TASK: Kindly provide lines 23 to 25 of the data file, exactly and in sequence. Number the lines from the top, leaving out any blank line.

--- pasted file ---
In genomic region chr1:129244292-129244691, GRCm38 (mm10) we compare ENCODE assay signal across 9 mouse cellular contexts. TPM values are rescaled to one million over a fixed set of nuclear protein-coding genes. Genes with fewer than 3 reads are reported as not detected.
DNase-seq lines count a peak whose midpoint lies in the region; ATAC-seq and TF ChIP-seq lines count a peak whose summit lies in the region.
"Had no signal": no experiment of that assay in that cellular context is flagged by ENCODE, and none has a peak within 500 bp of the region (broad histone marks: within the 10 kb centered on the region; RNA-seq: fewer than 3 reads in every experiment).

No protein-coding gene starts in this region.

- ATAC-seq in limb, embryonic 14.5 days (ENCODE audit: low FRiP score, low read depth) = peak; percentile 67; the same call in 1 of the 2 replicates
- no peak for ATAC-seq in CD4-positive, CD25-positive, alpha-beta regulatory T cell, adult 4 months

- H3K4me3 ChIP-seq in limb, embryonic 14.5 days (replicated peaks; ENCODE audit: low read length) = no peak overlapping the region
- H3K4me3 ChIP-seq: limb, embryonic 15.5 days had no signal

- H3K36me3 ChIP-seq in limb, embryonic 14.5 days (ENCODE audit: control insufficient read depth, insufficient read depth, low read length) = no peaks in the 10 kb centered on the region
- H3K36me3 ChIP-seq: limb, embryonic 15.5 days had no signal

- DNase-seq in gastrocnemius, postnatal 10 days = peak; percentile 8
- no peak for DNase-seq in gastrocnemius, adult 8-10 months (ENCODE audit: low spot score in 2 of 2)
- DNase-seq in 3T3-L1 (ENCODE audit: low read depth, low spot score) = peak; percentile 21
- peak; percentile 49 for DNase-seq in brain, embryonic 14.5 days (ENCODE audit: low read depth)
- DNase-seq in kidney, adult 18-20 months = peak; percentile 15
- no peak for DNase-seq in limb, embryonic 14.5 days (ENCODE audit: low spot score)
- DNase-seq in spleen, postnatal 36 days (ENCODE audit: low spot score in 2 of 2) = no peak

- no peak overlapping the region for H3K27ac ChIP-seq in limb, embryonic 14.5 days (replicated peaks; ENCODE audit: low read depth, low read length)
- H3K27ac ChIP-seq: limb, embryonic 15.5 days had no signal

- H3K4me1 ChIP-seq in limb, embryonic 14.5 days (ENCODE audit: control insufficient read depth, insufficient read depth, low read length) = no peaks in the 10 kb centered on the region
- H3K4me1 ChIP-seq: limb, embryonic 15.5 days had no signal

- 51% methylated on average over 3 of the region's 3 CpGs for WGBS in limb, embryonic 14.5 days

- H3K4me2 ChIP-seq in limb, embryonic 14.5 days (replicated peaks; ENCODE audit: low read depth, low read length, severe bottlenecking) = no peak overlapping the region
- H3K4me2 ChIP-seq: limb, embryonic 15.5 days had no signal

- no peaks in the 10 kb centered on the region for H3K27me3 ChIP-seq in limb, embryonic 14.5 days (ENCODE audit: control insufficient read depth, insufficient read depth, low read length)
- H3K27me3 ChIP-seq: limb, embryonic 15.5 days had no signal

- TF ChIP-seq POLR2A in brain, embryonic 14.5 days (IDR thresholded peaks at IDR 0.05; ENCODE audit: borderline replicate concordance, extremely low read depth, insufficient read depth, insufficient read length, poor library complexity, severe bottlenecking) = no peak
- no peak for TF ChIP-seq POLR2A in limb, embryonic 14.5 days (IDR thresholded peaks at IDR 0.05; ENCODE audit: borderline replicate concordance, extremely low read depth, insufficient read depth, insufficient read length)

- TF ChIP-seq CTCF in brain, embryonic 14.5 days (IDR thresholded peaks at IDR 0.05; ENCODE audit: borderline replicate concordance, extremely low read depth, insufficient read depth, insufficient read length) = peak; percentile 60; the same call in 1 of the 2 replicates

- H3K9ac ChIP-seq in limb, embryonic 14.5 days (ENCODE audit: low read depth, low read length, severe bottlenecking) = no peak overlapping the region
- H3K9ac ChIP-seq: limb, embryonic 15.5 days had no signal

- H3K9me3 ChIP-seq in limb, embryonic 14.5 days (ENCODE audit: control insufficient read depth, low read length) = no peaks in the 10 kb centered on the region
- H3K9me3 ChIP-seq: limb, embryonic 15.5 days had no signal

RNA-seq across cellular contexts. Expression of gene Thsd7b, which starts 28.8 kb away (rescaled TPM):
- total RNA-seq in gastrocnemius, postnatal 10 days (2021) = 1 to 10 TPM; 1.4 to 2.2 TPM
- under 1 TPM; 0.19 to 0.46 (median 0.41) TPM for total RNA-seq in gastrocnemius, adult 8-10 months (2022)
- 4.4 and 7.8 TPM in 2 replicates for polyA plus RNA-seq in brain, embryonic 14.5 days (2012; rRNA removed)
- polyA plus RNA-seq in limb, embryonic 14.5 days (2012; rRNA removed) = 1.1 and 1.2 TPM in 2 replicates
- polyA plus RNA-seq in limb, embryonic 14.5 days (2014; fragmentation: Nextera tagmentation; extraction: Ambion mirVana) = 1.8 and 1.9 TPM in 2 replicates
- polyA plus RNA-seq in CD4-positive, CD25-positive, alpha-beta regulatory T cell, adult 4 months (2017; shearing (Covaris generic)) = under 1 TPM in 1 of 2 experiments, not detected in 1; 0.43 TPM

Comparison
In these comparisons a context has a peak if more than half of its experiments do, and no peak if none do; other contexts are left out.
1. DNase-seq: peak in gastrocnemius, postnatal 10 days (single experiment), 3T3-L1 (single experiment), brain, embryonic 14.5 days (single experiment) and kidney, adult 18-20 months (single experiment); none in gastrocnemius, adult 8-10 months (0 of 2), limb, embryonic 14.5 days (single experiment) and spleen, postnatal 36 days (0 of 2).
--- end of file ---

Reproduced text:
- H3K4me2 ChIP-seq in limb, embryonic 14.5 days (replicated peaks; ENCODE audit: low read depth, low read length, severe bottlenecking) = no peak overlapping the region
- H3K4me2 ChIP-seq: limb, embryonic 15.5 days had no signal

- no peaks in the 10 kb centered on the region for H3K27me3 ChIP-seq in limb, embryonic 14.5 days (ENCODE audit: control insufficient read depth, insufficient read depth, low read length)